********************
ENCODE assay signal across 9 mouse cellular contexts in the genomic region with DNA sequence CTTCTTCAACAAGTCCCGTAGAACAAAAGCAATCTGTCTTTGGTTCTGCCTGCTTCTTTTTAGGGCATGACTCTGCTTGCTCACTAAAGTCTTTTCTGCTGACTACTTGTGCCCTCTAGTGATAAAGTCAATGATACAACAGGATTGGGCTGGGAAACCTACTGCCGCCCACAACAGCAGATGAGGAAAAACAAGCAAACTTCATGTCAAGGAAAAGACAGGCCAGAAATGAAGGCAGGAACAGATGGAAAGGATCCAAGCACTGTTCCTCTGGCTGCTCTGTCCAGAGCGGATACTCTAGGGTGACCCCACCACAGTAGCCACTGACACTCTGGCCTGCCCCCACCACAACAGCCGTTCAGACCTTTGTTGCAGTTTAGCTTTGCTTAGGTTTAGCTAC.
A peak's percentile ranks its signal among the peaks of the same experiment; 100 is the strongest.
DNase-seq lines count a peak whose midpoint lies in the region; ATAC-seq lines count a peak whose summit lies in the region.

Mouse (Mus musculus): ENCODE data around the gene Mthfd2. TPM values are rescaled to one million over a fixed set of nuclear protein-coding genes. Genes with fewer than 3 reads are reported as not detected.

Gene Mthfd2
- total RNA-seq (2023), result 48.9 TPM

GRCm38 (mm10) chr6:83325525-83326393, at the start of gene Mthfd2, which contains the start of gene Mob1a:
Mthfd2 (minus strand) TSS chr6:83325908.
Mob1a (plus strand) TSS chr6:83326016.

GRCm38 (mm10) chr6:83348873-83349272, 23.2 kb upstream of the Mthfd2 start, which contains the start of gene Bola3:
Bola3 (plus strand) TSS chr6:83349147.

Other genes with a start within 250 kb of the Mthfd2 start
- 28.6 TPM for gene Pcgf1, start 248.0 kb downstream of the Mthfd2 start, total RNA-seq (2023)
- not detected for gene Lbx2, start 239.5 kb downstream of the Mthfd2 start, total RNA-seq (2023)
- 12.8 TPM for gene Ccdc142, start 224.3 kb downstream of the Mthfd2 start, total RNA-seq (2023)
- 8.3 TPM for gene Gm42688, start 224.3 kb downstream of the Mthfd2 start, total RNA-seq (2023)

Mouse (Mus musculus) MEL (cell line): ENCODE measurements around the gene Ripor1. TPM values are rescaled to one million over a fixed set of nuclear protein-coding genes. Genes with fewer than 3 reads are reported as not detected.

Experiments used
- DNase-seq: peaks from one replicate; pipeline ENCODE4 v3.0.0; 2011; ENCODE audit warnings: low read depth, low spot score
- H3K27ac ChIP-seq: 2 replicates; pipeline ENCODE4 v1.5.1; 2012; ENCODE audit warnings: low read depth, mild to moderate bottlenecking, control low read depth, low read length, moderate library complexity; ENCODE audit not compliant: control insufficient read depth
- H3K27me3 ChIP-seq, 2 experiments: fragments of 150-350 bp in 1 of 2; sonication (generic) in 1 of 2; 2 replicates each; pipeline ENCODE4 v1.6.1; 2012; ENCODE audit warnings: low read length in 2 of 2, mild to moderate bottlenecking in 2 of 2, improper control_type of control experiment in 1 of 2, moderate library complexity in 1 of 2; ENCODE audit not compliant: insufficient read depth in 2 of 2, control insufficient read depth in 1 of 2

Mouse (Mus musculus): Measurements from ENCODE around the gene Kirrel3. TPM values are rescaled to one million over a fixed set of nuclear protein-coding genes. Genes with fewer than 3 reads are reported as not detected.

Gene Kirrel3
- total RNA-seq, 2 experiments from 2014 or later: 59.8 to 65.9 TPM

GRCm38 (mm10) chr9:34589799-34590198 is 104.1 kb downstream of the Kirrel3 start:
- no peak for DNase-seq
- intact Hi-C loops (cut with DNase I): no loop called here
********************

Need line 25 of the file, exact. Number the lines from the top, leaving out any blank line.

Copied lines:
GRCm38 (mm10) chr9:34589799-34590198 is 104.1 kb downstream of the Kirrel3 start: